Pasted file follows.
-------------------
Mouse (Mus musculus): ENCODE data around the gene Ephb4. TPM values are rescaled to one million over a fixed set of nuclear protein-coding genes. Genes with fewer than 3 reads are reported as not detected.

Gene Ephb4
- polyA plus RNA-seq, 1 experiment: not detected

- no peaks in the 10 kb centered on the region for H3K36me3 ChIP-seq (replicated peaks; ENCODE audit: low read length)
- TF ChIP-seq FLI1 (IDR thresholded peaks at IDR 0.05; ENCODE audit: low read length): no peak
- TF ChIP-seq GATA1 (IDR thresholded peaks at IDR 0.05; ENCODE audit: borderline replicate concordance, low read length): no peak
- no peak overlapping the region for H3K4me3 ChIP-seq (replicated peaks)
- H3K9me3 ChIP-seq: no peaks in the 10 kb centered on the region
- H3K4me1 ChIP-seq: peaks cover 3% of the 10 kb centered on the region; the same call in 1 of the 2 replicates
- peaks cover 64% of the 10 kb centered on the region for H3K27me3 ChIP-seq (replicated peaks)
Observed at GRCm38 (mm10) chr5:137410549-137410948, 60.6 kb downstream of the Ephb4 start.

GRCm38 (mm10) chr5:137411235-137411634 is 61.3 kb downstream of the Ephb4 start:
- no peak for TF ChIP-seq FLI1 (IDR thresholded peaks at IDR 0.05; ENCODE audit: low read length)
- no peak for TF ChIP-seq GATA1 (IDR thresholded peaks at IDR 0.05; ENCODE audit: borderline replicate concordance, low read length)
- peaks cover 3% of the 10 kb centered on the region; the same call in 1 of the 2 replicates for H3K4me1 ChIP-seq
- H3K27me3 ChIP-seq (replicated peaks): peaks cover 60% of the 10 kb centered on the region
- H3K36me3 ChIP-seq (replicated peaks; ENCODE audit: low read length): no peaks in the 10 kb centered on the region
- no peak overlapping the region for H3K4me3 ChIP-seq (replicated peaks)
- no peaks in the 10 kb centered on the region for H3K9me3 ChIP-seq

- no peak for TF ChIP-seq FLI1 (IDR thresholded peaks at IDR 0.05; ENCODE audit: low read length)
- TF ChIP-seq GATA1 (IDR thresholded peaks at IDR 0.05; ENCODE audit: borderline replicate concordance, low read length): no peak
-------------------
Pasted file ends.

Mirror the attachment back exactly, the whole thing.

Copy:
Mouse (Mus musculus): ENCODE data around the gene Ephb4. TPM values are rescaled to one million over a fixed set of nuclear protein-coding genes. Genes with fewer than 3 reads are reported as not detected.

Gene Ephb4
- polyA plus RNA-seq, 1 experiment: not detected

- no peaks in the 10 kb centered on the region for H3K36me3 ChIP-seq (replicated peaks; ENCODE audit: low read length)
- TF ChIP-seq FLI1 (IDR thresholded peaks at IDR 0.05; ENCODE audit: low read length): no peak
- TF ChIP-seq GATA1 (IDR thresholded peaks at IDR 0.05; ENCODE audit: borderline replicate concordance, low read length): no peak
- no peak overlapping the region for H3K4me3 ChIP-seq (replicated peaks)
- H3K9me3 ChIP-seq: no peaks in the 10 kb centered on the region
- H3K4me1 ChIP-seq: peaks cover 3% of the 10 kb centered on the region; the same call in 1 of the 2 replicates
- peaks cover 64% of the 10 kb centered on the region for H3K27me3 ChIP-seq (replicated peaks)
Observed at GRCm38 (mm10) chr5:137410549-137410948, 60.6 kb downstream of the Ephb4 start.

GRCm38 (mm10) chr5:137411235-137411634 is 61.3 kb downstream of the Ephb4 start:
- no peak for TF ChIP-seq FLI1 (IDR thresholded peaks at IDR 0.05; ENCODE audit: low read length)
- no peak for TF ChIP-seq GATA1 (IDR thresholded peaks at IDR 0.05; ENCODE audit: borderline replicate concordance, low read length)
- peaks cover 3% of the 10 kb centered on the region; the same call in 1 of the 2 replicates for H3K4me1 ChIP-seq
- H3K27me3 ChIP-seq (replicated peaks): peaks cover 60% of the 10 kb centered on the region
- H3K36me3 ChIP-seq (replicated peaks; ENCODE audit: low read length): no peaks in the 10 kb centered on the region
- no peak overlapping the region for H3K4me3 ChIP-seq (replicated peaks)
- no peaks in the 10 kb centered on the region for H3K9me3 ChIP-seq

- no peak for TF ChIP-seq FLI1 (IDR thresholded peaks at IDR 0.05; ENCODE audit: low read length)
- TF ChIP-seq GATA1 (IDR thresholded peaks at IDR 0.05; ENCODE audit: borderline replicate concordance, low read length): no peak